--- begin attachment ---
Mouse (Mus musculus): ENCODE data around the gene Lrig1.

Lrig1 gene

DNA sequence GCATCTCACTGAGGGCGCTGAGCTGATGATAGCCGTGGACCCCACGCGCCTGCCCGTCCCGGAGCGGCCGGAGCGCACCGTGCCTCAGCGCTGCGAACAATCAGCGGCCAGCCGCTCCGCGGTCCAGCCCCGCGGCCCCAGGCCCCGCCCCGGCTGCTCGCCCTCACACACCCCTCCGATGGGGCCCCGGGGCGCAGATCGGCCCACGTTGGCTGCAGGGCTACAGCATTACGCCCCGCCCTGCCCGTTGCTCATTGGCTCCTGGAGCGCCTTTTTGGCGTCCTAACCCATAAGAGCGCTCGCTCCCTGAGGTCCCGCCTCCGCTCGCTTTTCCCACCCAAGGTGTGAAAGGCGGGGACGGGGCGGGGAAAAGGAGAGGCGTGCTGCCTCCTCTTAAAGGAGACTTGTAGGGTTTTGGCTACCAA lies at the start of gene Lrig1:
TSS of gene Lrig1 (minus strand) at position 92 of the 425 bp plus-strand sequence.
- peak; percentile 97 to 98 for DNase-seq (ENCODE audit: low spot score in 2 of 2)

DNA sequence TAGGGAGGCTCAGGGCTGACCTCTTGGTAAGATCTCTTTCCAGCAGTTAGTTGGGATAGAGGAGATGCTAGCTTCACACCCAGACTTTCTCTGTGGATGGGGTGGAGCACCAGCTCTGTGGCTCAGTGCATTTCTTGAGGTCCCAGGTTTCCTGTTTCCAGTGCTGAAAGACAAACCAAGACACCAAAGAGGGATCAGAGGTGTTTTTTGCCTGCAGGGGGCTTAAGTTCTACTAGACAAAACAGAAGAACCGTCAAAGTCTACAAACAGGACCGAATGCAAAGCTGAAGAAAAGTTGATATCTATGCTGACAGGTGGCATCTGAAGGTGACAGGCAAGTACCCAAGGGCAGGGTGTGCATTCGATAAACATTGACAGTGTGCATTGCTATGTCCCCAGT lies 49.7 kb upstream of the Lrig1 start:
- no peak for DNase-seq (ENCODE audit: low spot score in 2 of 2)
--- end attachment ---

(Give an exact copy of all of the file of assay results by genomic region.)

Mouse (Mus musculus): ENCODE data around the gene Lrig1.

Lrig1 gene

DNA sequence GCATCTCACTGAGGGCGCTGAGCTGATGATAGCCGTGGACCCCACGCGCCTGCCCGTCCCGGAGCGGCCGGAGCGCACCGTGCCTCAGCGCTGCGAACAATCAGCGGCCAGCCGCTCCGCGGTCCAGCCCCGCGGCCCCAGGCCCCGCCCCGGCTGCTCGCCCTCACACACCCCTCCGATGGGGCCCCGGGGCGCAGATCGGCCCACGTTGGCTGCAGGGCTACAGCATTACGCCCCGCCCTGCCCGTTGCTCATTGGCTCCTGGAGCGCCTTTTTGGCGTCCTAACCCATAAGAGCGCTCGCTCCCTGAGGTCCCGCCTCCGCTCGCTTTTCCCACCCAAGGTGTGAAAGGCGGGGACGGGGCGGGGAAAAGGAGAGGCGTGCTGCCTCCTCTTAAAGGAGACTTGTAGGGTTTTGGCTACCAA lies at the start of gene Lrig1:
TSS of gene Lrig1 (minus strand) at position 92 of the 425 bp plus-strand sequence.
- peak; percentile 97 to 98 for DNase-seq (ENCODE audit: low spot score in 2 of 2)

DNA sequence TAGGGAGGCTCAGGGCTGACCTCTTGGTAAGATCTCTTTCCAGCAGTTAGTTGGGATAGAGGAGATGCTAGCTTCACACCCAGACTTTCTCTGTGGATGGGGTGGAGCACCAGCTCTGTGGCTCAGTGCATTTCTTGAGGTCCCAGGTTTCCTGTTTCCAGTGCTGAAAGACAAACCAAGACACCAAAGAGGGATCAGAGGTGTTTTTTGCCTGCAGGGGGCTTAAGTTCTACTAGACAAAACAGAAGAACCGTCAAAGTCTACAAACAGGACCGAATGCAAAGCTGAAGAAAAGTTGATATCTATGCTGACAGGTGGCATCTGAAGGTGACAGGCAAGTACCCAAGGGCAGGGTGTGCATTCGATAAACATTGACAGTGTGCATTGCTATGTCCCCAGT lies 49.7 kb upstream of the Lrig1 start:
- no peak for DNase-seq (ENCODE audit: low spot score in 2 of 2)